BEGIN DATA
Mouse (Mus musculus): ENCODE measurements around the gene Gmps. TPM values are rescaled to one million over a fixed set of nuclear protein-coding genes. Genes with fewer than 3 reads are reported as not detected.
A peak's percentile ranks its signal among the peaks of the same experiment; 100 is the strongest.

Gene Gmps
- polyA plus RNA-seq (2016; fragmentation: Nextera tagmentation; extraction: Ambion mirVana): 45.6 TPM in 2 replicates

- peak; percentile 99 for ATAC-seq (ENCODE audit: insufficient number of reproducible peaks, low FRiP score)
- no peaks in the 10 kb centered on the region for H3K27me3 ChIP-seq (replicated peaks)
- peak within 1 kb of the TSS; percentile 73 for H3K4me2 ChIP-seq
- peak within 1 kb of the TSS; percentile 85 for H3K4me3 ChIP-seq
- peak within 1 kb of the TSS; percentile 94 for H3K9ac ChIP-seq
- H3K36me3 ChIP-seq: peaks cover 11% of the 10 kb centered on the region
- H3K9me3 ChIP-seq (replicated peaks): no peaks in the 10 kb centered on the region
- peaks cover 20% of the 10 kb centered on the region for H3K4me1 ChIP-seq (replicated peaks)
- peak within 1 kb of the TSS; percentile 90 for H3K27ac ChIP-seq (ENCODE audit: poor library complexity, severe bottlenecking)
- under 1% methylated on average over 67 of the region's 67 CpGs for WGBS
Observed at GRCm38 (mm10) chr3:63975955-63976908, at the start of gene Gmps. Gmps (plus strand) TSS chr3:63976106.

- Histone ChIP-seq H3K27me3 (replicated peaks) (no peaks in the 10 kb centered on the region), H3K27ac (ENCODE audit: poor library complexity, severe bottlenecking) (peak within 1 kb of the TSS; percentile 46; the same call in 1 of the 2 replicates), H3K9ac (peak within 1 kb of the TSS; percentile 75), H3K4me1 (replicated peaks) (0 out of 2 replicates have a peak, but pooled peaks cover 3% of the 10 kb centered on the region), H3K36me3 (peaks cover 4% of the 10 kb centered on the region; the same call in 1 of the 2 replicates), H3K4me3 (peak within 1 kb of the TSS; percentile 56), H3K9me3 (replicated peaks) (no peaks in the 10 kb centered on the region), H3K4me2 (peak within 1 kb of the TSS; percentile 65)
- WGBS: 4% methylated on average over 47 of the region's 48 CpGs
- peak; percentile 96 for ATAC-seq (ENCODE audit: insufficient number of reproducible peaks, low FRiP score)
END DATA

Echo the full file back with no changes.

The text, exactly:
Mouse (Mus musculus): ENCODE measurements around the gene Gmps. TPM values are rescaled to one million over a fixed set of nuclear protein-coding genes. Genes with fewer than 3 reads are reported as not detected.
A peak's percentile ranks its signal among the peaks of the same experiment; 100 is the strongest.

Gene Gmps
- polyA plus RNA-seq (2016; fragmentation: Nextera tagmentation; extraction: Ambion mirVana): 45.6 TPM in 2 replicates

- peak; percentile 99 for ATAC-seq (ENCODE audit: insufficient number of reproducible peaks, low FRiP score)
- no peaks in the 10 kb centered on the region for H3K27me3 ChIP-seq (replicated peaks)
- peak within 1 kb of the TSS; percentile 73 for H3K4me2 ChIP-seq
- peak within 1 kb of the TSS; percentile 85 for H3K4me3 ChIP-seq
- peak within 1 kb of the TSS; percentile 94 for H3K9ac ChIP-seq
- H3K36me3 ChIP-seq: peaks cover 11% of the 10 kb centered on the region
- H3K9me3 ChIP-seq (replicated peaks): no peaks in the 10 kb centered on the region
- peaks cover 20% of the 10 kb centered on the region for H3K4me1 ChIP-seq (replicated peaks)
- peak within 1 kb of the TSS; percentile 90 for H3K27ac ChIP-seq (ENCODE audit: poor library complexity, severe bottlenecking)
- under 1% methylated on average over 67 of the region's 67 CpGs for WGBS
Observed at GRCm38 (mm10) chr3:63975955-63976908, at the start of gene Gmps. Gmps (plus strand) TSS chr3:63976106.

- Histone ChIP-seq H3K27me3 (replicated peaks) (no peaks in the 10 kb centered on the region), H3K27ac (ENCODE audit: poor library complexity, severe bottlenecking) (peak within 1 kb of the TSS; percentile 46; the same call in 1 of the 2 replicates), H3K9ac (peak within 1 kb of the TSS; percentile 75), H3K4me1 (replicated peaks) (0 out of 2 replicates have a peak, but pooled peaks cover 3% of the 10 kb centered on the region), H3K36me3 (peaks cover 4% of the 10 kb centered on the region; the same call in 1 of the 2 replicates), H3K4me3 (peak within 1 kb of the TSS; percentile 56), H3K9me3 (replicated peaks) (no peaks in the 10 kb centered on the region), H3K4me2 (peak within 1 kb of the TSS; percentile 65)
- WGBS: 4% methylated on average over 47 of the region's 48 CpGs
- peak; percentile 96 for ATAC-seq (ENCODE audit: insufficient number of reproducible peaks, low FRiP score)